Femicide crisis rocks country’s largest state
Killings of women plague sprawling area of 16 million residents
VILLA CUAUHTÉMOC, Mexico — Like any other day, Dr. Jessica Sevilla Pedraza went to work at the hospital that morning, came home for a quick lunch and then left again. The plan was to see more patients, hit the gym and be back in time for her usual dinner with her father before he went to his nightshift job.
Instead, a hospital coworker showed up at the family’s door that evening. She said a man had come in with a bullet wound in his leg and had told doctors he had been with Sevilla when gunmen intercepted them, shot him and took off with the doctor in her own car.
“Ma’am,” the woman told Sevilla’s mother, Juana Pedraza, “it’s my duty to tell you that we cannot locate your daughter.”
Two days later, Pedraza identified 29-year-old Jessica’s body at the morgue. She had been shot in the head and decapitated, and the skin had been flayed from her skull.
“I can’t understand why,” Pedraza said. “Why so much fury? Why so much hate?”
Wave of killings
Sevilla’s gruesome death was part of a wave of killings of women plaguing the sprawling state of Mexico, which is the country’s most populous with 16 million residents and surrounds the capital on three sides. The crisis of femicides — murders of women where the motive is directly related to gender — prompted the federal government to issue a gender violence alert in 2015, the first for any Mexican state.
Sometimes the deaths are caused by domestic abuse. Other killings appear to be opportunistic, by strangers. Often the bodies are mutilated and dumped in a public place — which many read as a message to other women: There is no safe place, time of day or activity.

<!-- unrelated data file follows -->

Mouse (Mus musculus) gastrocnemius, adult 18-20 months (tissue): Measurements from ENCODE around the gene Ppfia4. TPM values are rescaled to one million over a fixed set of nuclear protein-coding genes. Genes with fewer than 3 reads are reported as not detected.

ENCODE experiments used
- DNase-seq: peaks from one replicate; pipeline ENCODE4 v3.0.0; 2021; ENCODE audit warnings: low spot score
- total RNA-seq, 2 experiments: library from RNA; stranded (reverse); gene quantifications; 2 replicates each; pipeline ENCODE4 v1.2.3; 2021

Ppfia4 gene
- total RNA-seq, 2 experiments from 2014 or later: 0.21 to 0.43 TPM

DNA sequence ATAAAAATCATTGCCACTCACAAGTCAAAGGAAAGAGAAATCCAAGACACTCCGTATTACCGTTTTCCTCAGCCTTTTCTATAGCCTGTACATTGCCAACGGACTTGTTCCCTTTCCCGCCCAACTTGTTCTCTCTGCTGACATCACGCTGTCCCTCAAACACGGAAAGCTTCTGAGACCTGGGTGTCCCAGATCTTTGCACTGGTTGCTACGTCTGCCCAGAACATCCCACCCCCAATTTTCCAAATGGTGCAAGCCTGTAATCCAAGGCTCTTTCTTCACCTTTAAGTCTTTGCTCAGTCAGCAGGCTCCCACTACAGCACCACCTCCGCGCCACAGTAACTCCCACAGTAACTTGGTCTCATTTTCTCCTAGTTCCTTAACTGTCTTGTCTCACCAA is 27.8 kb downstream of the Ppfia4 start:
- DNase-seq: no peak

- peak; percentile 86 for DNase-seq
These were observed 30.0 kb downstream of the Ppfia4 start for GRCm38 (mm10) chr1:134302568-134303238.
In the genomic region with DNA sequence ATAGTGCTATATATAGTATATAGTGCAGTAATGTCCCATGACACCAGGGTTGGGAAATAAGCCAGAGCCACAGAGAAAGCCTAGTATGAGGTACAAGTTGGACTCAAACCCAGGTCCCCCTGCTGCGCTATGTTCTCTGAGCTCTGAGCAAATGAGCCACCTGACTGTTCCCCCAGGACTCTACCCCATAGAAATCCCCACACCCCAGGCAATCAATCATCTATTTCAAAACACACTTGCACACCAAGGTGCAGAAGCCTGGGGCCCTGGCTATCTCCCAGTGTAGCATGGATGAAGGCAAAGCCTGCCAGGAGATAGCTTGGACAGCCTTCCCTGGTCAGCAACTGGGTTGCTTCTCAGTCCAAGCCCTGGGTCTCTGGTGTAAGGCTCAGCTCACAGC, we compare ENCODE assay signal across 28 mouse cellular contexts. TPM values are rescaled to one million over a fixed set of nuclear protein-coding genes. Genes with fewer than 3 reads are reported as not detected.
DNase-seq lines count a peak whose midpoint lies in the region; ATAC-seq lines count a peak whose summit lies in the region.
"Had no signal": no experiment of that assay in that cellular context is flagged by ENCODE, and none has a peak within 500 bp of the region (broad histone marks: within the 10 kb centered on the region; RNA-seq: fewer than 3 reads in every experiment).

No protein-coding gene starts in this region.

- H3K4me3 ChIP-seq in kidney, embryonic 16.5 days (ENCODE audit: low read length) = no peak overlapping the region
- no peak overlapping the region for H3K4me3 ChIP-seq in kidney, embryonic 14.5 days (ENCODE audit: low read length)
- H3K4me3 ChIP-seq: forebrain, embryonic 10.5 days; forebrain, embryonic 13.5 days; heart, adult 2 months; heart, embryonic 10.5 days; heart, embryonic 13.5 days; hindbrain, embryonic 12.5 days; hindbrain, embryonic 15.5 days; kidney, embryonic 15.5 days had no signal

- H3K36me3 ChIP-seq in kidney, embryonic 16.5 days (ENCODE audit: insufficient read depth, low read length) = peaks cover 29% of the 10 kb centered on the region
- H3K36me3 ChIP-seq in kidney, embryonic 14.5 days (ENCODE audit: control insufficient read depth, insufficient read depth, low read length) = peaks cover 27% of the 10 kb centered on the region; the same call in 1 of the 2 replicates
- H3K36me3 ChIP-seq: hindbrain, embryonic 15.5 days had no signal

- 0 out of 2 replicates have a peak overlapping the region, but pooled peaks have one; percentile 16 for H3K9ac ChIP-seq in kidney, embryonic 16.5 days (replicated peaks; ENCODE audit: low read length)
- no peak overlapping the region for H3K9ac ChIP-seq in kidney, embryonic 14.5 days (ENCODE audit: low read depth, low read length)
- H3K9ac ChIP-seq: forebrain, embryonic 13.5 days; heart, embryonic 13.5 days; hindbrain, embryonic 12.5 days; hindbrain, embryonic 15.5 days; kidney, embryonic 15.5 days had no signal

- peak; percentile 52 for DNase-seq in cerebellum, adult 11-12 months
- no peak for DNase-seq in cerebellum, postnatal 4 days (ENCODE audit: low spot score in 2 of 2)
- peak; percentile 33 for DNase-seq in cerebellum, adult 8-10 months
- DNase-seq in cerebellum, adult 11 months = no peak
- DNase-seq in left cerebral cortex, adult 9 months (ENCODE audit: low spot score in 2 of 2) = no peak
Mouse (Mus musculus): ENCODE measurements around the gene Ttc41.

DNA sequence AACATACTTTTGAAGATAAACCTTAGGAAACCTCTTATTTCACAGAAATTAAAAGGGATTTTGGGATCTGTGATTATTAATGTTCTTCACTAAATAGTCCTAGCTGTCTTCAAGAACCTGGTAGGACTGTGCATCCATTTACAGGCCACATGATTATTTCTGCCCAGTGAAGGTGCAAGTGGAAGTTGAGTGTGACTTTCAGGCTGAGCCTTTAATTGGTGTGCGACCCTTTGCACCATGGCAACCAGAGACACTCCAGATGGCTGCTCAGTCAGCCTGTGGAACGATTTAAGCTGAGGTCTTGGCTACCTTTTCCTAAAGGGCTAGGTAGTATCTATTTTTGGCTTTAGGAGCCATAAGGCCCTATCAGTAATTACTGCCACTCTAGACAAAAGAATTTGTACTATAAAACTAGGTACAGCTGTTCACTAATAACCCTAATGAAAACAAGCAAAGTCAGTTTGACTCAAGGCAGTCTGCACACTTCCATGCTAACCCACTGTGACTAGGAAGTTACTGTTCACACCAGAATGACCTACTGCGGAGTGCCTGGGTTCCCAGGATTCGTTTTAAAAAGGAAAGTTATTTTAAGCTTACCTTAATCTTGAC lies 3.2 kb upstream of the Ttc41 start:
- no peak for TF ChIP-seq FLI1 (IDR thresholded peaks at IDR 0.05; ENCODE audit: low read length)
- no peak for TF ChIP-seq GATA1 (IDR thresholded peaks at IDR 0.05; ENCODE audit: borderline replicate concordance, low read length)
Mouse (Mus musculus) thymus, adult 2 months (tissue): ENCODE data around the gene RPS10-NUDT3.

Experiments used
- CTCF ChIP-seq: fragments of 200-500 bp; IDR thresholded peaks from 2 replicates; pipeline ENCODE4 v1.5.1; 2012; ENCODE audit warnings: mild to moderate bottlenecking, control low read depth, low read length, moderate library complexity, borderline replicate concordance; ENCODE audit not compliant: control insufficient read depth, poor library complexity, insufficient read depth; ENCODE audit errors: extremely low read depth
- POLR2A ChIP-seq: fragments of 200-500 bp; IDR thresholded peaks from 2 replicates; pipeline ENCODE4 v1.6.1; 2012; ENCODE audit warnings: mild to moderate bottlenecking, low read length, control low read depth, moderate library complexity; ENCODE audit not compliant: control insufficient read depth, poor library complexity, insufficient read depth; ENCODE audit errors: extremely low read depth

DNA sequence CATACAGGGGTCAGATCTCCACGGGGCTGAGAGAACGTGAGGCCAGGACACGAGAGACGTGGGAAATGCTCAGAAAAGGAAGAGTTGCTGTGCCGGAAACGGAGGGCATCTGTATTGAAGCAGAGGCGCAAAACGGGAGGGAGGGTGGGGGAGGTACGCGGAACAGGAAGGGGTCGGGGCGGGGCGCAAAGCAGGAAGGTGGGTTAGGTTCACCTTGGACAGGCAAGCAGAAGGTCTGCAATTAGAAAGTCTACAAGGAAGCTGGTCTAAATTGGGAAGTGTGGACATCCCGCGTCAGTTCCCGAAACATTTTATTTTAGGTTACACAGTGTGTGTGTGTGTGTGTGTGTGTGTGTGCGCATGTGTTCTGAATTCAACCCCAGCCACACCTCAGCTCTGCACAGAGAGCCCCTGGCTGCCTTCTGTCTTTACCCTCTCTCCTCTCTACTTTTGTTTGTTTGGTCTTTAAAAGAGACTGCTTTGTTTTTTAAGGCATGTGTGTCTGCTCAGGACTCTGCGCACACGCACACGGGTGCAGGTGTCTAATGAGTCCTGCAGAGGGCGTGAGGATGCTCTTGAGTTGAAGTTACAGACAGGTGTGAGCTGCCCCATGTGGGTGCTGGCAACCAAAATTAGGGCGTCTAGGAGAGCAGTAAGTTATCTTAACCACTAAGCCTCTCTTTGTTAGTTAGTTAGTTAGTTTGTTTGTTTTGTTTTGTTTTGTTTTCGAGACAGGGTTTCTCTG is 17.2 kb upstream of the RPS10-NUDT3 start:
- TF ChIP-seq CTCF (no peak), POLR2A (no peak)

The week before Sevilla’s killing, 18-year-old Mariana Joselín Baltierra vanished when she walked to the corner store in Ecatepec, a hardscrabble suburb of Mexico City. Her body was found in a butcher shop next door; she had been sexually assaulted and disemboweled. The suspect, an employee at the butcher shop, allegedly took the money in the register and fled. He remains at large.
The State of Mexico officially ranks second to the nation’s capital with 346 killings classified as femicides since 2011, according to government statistics.
“This problem is difficult to eradicate because it is rooted in ideas that assume that we as women are worth less than men, that we as women can be treated like trash.” said Dilcya García Espinoza de los Monteros, deputy state prosecutor for gender violence crimes.
The government’s classification of “femicide” allows significant room for interpretation, and many say the official figures are understated and unreliable. Violent crimes such as disappearances often go unreported and unpunished, and the state of Mexico is widely considered ground zero for killings of women in the country today. The nonprofit Citizen Observatory Against Gender Violence, Disappearance and Femicides in Mexico state counted 263 femicides in 2016 alone.
Before Mexico state, it was Ciudad Juárez, across the border from El Paso, that was notorious for killings of women, with nearly 400 slain there since 1993 and only a handful of cases resulting in convictions.
Common to both places are marginalized, peripheral communities with high levels of violent crime, corruption and impunity.
President Enrique Peña Nieto, who was Mexico state’s governor before assuming the presidency in 2012, said during his state of the union address this year that the country’s rising murders have more to do with common crime than organized crime. But that has been no comfort for families who grieve for lost mothers, sisters and daugh- ters, and who too often face daunting hurdles when seeking justice.
Jessica Sevilla’s mutilated body was found on a highway about 20 miles from where she was last seen alive at a gas station in her new red Mazda. A week after the burial, Pedraza marched across town with family members carrying a stone cross to mark her grave. The murder remains unsolved.
Pedraza raised her five daughters to be confident that they are equal to men and that nobody can hold them back. She is now tasked with raising her grandson, León.
“With little León, we have the idea that we are going to teach him how to be a man,” Pedraza said. “You don’t hit women. You don’t insult them. If she can clear your plate, you can do it, too. … Equality and respect, above all.”